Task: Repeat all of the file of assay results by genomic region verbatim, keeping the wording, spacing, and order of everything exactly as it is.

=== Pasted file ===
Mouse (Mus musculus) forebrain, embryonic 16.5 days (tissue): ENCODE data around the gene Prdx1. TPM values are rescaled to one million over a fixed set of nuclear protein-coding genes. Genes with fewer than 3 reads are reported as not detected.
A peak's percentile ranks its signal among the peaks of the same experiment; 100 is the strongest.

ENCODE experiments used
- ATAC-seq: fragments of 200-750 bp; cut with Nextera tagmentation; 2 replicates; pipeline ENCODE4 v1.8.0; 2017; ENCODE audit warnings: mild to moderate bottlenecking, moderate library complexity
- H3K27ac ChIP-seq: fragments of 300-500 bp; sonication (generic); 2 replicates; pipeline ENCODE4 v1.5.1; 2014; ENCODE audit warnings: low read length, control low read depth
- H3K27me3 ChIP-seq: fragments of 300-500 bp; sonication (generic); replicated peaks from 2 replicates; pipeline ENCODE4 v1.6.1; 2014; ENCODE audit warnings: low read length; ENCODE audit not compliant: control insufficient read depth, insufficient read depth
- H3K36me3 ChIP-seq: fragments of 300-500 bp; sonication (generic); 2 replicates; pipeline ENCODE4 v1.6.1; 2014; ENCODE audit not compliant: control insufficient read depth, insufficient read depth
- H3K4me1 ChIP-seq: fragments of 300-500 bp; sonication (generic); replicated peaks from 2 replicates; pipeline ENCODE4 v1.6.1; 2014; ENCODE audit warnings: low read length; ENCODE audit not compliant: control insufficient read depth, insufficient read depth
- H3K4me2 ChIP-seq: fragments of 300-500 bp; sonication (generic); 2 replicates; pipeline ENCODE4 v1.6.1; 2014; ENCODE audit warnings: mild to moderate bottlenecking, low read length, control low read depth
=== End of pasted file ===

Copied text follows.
Mouse (Mus musculus) forebrain, embryonic 16.5 days (tissue): ENCODE data around the gene Prdx1. TPM values are rescaled to one million over a fixed set of nuclear protein-coding genes. Genes with fewer than 3 reads are reported as not detected.
A peak's percentile ranks its signal among the peaks of the same experiment; 100 is the strongest.

ENCODE experiments used
- ATAC-seq: fragments of 200-750 bp; cut with Nextera tagmentation; 2 replicates; pipeline ENCODE4 v1.8.0; 2017; ENCODE audit warnings: mild to moderate bottlenecking, moderate library complexity
- H3K27ac ChIP-seq: fragments of 300-500 bp; sonication (generic); 2 replicates; pipeline ENCODE4 v1.5.1; 2014; ENCODE audit warnings: low read length, control low read depth
- H3K27me3 ChIP-seq: fragments of 300-500 bp; sonication (generic); replicated peaks from 2 replicates; pipeline ENCODE4 v1.6.1; 2014; ENCODE audit warnings: low read length; ENCODE audit not compliant: control insufficient read depth, insufficient read depth
- H3K36me3 ChIP-seq: fragments of 300-500 bp; sonication (generic); 2 replicates; pipeline ENCODE4 v1.6.1; 2014; ENCODE audit not compliant: control insufficient read depth, insufficient read depth
- H3K4me1 ChIP-seq: fragments of 300-500 bp; sonication (generic); replicated peaks from 2 replicates; pipeline ENCODE4 v1.6.1; 2014; ENCODE audit warnings: low read length; ENCODE audit not compliant: control insufficient read depth, insufficient read depth
- H3K4me2 ChIP-seq: fragments of 300-500 bp; sonication (generic); 2 replicates; pipeline ENCODE4 v1.6.1; 2014; ENCODE audit warnings: mild to moderate bottlenecking, low read length, control low read depth